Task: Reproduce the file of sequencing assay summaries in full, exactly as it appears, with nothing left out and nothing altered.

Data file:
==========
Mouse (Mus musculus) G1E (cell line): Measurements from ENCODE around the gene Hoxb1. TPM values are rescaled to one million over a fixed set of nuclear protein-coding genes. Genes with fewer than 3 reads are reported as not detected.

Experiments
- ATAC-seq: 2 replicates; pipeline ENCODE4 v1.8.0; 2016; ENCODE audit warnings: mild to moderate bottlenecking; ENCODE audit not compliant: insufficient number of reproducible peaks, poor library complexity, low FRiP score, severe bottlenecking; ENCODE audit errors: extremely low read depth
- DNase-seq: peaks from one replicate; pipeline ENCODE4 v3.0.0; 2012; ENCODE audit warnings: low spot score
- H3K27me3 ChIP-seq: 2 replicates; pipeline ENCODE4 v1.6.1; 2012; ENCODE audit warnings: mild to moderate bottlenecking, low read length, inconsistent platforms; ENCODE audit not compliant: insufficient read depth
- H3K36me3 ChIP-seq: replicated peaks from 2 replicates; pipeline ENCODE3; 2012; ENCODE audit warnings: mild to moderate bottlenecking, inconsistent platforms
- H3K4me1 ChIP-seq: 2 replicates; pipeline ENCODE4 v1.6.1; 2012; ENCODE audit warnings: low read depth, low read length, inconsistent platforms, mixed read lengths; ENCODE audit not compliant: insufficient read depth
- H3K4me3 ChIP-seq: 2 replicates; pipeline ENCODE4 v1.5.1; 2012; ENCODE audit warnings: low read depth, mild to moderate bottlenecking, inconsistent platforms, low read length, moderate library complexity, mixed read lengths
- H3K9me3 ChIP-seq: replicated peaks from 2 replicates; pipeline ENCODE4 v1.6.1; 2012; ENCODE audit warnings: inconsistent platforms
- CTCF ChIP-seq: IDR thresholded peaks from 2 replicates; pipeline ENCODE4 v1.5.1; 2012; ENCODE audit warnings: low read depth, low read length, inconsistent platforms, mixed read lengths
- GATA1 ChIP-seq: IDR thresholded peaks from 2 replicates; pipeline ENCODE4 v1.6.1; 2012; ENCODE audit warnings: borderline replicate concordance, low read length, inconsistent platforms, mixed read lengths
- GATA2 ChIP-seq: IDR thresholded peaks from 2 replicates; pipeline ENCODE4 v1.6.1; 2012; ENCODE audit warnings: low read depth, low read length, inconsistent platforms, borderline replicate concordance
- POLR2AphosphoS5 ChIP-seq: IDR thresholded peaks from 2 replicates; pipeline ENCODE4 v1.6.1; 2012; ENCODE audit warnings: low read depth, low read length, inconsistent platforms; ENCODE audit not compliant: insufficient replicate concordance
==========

Mouse (Mus musculus) G1E (cell line): Measurements from ENCODE around the gene Hoxb1. TPM values are rescaled to one million over a fixed set of nuclear protein-coding genes. Genes with fewer than 3 reads are reported as not detected.

Experiments
- ATAC-seq: 2 replicates; pipeline ENCODE4 v1.8.0; 2016; ENCODE audit warnings: mild to moderate bottlenecking; ENCODE audit not compliant: insufficient number of reproducible peaks, poor library complexity, low FRiP score, severe bottlenecking; ENCODE audit errors: extremely low read depth
- DNase-seq: peaks from one replicate; pipeline ENCODE4 v3.0.0; 2012; ENCODE audit warnings: low spot score
- H3K27me3 ChIP-seq: 2 replicates; pipeline ENCODE4 v1.6.1; 2012; ENCODE audit warnings: mild to moderate bottlenecking, low read length, inconsistent platforms; ENCODE audit not compliant: insufficient read depth
- H3K36me3 ChIP-seq: replicated peaks from 2 replicates; pipeline ENCODE3; 2012; ENCODE audit warnings: mild to moderate bottlenecking, inconsistent platforms
- H3K4me1 ChIP-seq: 2 replicates; pipeline ENCODE4 v1.6.1; 2012; ENCODE audit warnings: low read depth, low read length, inconsistent platforms, mixed read lengths; ENCODE audit not compliant: insufficient read depth
- H3K4me3 ChIP-seq: 2 replicates; pipeline ENCODE4 v1.5.1; 2012; ENCODE audit warnings: low read depth, mild to moderate bottlenecking, inconsistent platforms, low read length, moderate library complexity, mixed read lengths
- H3K9me3 ChIP-seq: replicated peaks from 2 replicates; pipeline ENCODE4 v1.6.1; 2012; ENCODE audit warnings: inconsistent platforms
- CTCF ChIP-seq: IDR thresholded peaks from 2 replicates; pipeline ENCODE4 v1.5.1; 2012; ENCODE audit warnings: low read depth, low read length, inconsistent platforms, mixed read lengths
- GATA1 ChIP-seq: IDR thresholded peaks from 2 replicates; pipeline ENCODE4 v1.6.1; 2012; ENCODE audit warnings: borderline replicate concordance, low read length, inconsistent platforms, mixed read lengths
- GATA2 ChIP-seq: IDR thresholded peaks from 2 replicates; pipeline ENCODE4 v1.6.1; 2012; ENCODE audit warnings: low read depth, low read length, inconsistent platforms, borderline replicate concordance
- POLR2AphosphoS5 ChIP-seq: IDR thresholded peaks from 2 replicates; pipeline ENCODE4 v1.6.1; 2012; ENCODE audit warnings: low read depth, low read length, inconsistent platforms; ENCODE audit not compliant: insufficient replicate concordance